“Brad has a different value set than a lot of people,” Winters said.

It was that value set, plus an adopted dog named Pepper, that convinced the normally nomadic Argo to settle in and buy a home in Des Moines. The place was a public nuisance, an 1888 gutted-out bungalow at the bottom of Sherman Hill, where Argo now serves as a neighborhood board member. Back in Moravia, Argo’s mom had dragged him to home tours and antiques markets and fostered a general appreciation for keeping old things and making them new.

Over several years, Argo had the place restored using reclaimed wood from an old barn near Winterset. Part of his high school’s former basketball court functions as a makeshift wall.

“That home defines me a lot,” he said. It also helps keep him anchored in Des Moines instead of somewhere in California. Argo has looked at the West Coast. It’s nice, but it’s no Des Moines, he said: “I know what’s possible here.”

Des Moines made it possible for Argo to co-found and grow Blur Mediaworks, the video production company he left WHO to dive into in 2008. In the last five years, he started noticing more and more Iowans strapping canoes to their cars or hitting bike trails on the weekends. He slowly got the vision for Argo Adventures, his latest endeavor. With a small team of friends and a basement full of outdoors gear, Argo hopes 2014 will be the year his namesake business really pushes off. He plans to offer urban canoe trips down the Raccoon River next spring.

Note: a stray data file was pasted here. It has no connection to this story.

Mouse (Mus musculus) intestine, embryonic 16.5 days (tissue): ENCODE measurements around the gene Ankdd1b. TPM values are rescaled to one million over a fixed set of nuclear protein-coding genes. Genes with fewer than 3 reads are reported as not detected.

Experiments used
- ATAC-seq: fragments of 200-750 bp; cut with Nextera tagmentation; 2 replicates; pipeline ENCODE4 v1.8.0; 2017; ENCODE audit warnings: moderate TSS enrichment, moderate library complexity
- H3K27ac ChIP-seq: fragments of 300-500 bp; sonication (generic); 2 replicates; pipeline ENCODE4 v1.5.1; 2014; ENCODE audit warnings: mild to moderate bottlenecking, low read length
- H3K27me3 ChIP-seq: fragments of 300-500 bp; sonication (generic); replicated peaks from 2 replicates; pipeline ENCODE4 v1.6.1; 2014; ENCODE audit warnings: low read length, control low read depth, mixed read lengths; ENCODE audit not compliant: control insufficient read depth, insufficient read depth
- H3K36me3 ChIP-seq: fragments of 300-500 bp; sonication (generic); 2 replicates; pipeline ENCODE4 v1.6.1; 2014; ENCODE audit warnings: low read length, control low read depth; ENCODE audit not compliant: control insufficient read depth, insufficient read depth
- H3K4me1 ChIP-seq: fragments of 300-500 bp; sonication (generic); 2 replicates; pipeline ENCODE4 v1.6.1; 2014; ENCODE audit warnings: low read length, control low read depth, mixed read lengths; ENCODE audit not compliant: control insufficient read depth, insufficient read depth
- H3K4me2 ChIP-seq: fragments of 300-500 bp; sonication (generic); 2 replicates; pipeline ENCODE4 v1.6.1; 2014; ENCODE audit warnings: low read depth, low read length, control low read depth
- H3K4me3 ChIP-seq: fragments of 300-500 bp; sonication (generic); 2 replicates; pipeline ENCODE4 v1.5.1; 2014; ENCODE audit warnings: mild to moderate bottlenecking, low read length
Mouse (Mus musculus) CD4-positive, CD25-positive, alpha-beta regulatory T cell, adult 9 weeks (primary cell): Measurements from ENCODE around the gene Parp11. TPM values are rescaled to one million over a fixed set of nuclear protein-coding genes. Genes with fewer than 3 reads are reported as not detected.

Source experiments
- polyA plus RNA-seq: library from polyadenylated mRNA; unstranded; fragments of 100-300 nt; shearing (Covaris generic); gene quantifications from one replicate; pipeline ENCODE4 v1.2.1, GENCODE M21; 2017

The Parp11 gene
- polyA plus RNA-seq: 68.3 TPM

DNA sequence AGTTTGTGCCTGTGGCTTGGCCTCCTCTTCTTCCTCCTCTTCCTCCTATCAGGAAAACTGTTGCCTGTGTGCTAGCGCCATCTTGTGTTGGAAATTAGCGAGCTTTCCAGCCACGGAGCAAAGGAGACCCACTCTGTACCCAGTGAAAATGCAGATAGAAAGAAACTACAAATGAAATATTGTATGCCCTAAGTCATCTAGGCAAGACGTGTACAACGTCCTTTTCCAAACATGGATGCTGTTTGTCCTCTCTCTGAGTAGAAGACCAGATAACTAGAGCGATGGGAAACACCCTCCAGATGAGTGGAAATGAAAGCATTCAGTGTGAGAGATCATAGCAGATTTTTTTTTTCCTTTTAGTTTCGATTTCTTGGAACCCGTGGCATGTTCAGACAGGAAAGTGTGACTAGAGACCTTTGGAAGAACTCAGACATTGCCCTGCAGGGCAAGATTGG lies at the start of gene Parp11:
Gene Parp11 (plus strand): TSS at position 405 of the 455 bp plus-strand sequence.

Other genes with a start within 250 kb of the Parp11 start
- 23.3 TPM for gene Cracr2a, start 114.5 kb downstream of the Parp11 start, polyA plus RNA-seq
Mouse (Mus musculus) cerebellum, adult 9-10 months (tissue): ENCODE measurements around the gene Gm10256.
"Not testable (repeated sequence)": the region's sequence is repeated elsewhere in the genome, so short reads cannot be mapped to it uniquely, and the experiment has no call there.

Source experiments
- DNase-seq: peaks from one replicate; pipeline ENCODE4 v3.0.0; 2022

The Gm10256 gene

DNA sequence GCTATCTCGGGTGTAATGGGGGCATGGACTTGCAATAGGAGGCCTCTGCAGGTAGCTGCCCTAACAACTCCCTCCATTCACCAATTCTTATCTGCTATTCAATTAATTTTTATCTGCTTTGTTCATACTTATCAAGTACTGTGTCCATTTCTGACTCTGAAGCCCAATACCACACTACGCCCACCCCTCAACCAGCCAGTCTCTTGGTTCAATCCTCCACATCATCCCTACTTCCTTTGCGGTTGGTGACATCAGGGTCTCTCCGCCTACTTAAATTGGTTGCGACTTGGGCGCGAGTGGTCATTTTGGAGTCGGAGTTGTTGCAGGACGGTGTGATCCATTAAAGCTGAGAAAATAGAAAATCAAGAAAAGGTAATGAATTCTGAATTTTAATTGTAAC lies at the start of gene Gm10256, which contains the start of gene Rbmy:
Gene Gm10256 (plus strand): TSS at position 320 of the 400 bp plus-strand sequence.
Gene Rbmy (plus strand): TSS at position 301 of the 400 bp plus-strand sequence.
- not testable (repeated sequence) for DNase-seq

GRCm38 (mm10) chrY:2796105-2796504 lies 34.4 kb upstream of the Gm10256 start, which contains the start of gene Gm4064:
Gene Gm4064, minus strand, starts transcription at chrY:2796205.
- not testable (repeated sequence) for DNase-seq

Zachary Mannheimer, founder of the Des Moines Social Club, said Argo was one of the first supporters of his arts nonprofit when it opened shop a few years ago. Argo helps run King Pong, the club’s table tennis league, and Mannheimer said the two share a vision for creative potential they see in Des Moines.

“Des Moines is one of the only cities I feel that you can still pioneer in,” Mannheimer said. “Argo is still a pioneer. He might literally be a pioneer with Argo Adventures.”

Argo Adventures

Young professional and veteran outdoorsman Brad Argo’s company aims to awaken the adventurous side in metro area residents. The outdoor guide leads expeditions down Iowa’s rivers and trails. He will offer urban canoe trips down the Raccoon River next spring.

Argo’s favorite places for a quick getaway

1. Pictured Rocks County Park/Maquoketa River

The park sits at the end of a great stretch of the Maquoketa River and is home to some of the best sport climbing in the state. For those who aren’t as adventurous, the park also offers some great hiking as well. The only drawback of the park is it doesn’t offer camping on site anymore. www.mycountyparks.com/county/Jones/Park/Pictured-Rocks.aspx

2. Walnut Woods State Park

Right in Des Moines’ backyard, this park has great camping for groups. It’s a great place to hop onto the Raccoon River and float to downtown Des Moines via Water Works park. This is my favorite place to cross country ski in the winter and to take my dog when he’s itching to get out.

3. Rathbun Lake/Honey Creek Resort State Park

I couldn’t resist the urge to promote my hometown. The lake was actually built on a portion of my family’s land that was purchased by the government in the ’50s in order to build the reservoir. The area offers great fishing, boating, camping and hiking.

Bare Essentials

The necessities you need for a weeklong getaway:

Waterproof boots

Waterproof jacket/hood and pants and or poncho

Sport sandals/water shoes

Headlamp

Change of clothes

Tent

Sleeping bag

Sunblock

Bug spray

Water and water bottle

Multi-tool

Positive attitude

First aid kit

Weather radio or functional smart phone

Maps of the area


About the Author

covers young professionals for The Des Moines Register. Josh can be reached at jhafner@registermedia.com or on Twitter via @joshhafner.